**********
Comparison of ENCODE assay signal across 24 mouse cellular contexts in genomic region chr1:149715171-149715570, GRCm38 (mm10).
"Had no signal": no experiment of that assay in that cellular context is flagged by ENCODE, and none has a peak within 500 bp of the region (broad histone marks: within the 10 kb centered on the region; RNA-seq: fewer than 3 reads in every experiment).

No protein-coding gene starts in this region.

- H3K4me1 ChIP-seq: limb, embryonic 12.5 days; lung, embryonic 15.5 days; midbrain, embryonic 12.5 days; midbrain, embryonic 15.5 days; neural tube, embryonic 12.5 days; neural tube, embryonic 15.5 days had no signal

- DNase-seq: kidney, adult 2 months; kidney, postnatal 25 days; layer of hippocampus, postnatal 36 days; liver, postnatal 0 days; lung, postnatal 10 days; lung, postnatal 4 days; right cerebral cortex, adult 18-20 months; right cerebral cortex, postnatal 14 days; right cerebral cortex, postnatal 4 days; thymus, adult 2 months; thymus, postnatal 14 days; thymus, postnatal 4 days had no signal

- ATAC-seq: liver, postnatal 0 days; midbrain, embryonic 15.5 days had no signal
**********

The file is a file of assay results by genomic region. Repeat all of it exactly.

Comparison of ENCODE assay signal across 24 mouse cellular contexts in genomic region chr1:149715171-149715570, GRCm38 (mm10).
"Had no signal": no experiment of that assay in that cellular context is flagged by ENCODE, and none has a peak within 500 bp of the region (broad histone marks: within the 10 kb centered on the region; RNA-seq: fewer than 3 reads in every experiment).

No protein-coding gene starts in this region.

- H3K4me1 ChIP-seq: limb, embryonic 12.5 days; lung, embryonic 15.5 days; midbrain, embryonic 12.5 days; midbrain, embryonic 15.5 days; neural tube, embryonic 12.5 days; neural tube, embryonic 15.5 days had no signal

- DNase-seq: kidney, adult 2 months; kidney, postnatal 25 days; layer of hippocampus, postnatal 36 days; liver, postnatal 0 days; lung, postnatal 10 days; lung, postnatal 4 days; right cerebral cortex, adult 18-20 months; right cerebral cortex, postnatal 14 days; right cerebral cortex, postnatal 4 days; thymus, adult 2 months; thymus, postnatal 14 days; thymus, postnatal 4 days had no signal

- ATAC-seq: liver, postnatal 0 days; midbrain, embryonic 15.5 days had no signal